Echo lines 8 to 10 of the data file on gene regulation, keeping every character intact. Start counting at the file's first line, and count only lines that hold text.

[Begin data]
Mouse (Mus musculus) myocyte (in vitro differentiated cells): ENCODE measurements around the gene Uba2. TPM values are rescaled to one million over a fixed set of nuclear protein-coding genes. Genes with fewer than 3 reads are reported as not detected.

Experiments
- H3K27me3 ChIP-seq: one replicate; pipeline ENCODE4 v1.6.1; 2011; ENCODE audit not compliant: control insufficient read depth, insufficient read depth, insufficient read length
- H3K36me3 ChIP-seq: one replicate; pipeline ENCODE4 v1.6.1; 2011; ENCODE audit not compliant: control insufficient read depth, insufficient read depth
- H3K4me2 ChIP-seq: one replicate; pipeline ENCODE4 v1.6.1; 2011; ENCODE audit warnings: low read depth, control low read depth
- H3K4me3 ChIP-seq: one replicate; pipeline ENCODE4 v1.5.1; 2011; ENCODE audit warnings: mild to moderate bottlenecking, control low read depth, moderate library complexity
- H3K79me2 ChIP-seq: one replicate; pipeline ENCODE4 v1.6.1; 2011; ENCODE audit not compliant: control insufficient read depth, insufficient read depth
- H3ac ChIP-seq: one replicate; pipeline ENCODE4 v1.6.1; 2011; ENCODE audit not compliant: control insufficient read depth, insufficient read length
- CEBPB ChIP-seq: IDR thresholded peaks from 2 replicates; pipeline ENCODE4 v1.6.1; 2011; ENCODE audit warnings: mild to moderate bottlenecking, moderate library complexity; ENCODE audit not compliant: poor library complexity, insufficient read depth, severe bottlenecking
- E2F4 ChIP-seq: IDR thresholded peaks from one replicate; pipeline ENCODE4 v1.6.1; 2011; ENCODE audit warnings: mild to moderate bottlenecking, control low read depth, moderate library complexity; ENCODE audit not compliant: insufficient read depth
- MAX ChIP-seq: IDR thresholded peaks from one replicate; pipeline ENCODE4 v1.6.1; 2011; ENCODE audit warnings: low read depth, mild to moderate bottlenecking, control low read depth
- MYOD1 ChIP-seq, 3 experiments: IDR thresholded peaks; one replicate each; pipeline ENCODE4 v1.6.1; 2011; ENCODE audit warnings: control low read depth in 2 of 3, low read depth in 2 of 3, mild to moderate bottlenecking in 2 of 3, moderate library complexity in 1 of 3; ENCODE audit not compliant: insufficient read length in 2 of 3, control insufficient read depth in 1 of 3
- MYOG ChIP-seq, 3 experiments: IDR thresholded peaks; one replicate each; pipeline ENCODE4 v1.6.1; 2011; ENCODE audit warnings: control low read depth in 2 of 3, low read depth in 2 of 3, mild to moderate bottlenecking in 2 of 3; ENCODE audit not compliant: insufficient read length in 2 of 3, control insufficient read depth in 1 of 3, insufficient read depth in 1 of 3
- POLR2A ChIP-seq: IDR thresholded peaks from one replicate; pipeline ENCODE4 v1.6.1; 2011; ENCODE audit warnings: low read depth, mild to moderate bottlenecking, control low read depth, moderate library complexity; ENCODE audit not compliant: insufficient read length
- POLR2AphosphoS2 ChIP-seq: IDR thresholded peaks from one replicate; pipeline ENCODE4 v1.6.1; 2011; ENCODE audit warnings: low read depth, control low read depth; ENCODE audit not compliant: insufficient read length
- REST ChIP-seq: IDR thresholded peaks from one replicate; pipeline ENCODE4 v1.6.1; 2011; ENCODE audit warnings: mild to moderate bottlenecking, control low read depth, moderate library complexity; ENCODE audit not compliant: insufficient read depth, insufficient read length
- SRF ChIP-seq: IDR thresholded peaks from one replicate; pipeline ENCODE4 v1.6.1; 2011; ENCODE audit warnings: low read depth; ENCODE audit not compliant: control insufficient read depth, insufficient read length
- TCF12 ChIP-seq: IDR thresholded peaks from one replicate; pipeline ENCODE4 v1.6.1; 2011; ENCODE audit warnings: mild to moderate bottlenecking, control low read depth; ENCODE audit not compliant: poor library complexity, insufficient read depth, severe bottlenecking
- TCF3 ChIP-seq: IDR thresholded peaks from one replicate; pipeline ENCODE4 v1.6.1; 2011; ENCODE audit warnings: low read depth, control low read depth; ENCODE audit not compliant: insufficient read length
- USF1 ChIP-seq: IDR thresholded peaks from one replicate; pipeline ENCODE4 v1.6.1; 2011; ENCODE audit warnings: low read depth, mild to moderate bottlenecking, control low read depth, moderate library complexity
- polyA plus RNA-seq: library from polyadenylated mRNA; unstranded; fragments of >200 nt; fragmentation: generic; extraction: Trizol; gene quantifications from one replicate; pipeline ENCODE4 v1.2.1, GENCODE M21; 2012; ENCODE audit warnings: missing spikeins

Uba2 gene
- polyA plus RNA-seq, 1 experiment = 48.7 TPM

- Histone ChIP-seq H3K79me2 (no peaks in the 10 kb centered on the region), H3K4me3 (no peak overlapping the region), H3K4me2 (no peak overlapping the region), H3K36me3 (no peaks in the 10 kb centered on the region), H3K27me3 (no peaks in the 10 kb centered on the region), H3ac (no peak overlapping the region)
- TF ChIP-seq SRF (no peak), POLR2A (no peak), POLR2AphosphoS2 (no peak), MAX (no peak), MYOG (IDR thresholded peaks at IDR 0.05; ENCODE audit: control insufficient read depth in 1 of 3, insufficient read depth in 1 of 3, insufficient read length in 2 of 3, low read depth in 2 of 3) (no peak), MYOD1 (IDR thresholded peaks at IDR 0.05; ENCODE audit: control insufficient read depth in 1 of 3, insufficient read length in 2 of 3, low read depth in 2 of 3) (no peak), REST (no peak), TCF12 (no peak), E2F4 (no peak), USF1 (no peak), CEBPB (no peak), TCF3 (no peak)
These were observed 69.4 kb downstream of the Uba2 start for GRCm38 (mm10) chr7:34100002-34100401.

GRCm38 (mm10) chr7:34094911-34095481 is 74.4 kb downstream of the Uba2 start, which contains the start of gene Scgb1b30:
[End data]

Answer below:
- H3ac ChIP-seq: one replicate; pipeline ENCODE4 v1.6.1; 2011; ENCODE audit not compliant: control insufficient read depth, insufficient read length
- CEBPB ChIP-seq: IDR thresholded peaks from 2 replicates; pipeline ENCODE4 v1.6.1; 2011; ENCODE audit warnings: mild to moderate bottlenecking, moderate library complexity; ENCODE audit not compliant: poor library complexity, insufficient read depth, severe bottlenecking
- E2F4 ChIP-seq: IDR thresholded peaks from one replicate; pipeline ENCODE4 v1.6.1; 2011; ENCODE audit warnings: mild to moderate bottlenecking, control low read depth, moderate library complexity; ENCODE audit not compliant: insufficient read depth